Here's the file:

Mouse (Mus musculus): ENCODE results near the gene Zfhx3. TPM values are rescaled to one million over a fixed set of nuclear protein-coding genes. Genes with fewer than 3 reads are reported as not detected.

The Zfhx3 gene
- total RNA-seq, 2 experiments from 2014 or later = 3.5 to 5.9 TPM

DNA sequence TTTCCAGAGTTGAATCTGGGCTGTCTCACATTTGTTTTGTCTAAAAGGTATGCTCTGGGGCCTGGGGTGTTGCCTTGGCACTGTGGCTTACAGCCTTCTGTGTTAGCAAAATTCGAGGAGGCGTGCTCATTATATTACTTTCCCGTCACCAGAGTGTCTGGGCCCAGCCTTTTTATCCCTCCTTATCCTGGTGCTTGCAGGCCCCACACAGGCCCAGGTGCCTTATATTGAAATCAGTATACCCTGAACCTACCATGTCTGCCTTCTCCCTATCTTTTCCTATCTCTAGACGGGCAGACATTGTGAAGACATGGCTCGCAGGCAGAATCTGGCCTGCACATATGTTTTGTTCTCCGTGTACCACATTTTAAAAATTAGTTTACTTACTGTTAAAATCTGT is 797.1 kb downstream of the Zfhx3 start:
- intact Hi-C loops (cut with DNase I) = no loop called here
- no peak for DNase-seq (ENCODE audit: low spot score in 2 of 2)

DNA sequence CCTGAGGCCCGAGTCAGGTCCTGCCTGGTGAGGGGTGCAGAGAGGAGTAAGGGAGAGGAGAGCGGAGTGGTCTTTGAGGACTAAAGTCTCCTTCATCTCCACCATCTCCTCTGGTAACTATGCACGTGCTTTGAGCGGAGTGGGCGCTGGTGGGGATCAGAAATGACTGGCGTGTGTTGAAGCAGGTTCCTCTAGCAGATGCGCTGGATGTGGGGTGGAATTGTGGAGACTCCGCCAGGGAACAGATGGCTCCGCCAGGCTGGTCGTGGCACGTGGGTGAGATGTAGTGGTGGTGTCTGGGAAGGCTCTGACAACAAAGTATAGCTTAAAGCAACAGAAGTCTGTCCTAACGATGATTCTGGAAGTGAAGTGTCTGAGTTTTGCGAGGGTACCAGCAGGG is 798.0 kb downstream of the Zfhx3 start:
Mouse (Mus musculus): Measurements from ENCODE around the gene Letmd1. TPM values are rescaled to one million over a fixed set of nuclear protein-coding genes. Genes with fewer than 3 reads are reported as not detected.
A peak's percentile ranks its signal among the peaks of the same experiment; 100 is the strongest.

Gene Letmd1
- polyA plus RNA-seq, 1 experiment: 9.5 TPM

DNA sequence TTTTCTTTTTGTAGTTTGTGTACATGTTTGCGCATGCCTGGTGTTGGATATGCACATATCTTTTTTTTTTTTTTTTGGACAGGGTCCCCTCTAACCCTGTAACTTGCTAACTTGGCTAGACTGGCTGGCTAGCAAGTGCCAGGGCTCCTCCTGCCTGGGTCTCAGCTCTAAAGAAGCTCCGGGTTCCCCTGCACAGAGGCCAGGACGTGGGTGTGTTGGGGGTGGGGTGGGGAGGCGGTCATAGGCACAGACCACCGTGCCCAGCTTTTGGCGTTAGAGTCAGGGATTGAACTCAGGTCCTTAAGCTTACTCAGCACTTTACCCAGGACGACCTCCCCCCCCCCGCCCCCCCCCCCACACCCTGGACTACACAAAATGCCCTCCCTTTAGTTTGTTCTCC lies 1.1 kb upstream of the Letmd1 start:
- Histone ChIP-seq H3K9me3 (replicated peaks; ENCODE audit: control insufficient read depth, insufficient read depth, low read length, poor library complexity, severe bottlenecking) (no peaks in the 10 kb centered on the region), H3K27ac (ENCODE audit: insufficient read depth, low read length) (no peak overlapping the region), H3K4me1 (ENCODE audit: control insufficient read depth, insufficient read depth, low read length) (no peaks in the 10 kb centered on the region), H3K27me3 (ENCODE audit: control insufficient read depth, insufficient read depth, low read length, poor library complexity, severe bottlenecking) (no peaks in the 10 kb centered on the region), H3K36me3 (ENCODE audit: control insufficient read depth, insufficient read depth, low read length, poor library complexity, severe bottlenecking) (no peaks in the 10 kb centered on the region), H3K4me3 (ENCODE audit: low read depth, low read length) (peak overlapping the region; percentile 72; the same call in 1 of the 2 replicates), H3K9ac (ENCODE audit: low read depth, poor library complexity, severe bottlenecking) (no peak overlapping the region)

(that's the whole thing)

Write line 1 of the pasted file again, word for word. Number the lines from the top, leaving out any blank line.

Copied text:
Mouse (Mus musculus): ENCODE results near the gene Zfhx3. TPM values are rescaled to one million over a fixed set of nuclear protein-coding genes. Genes with fewer than 3 reads are reported as not detected.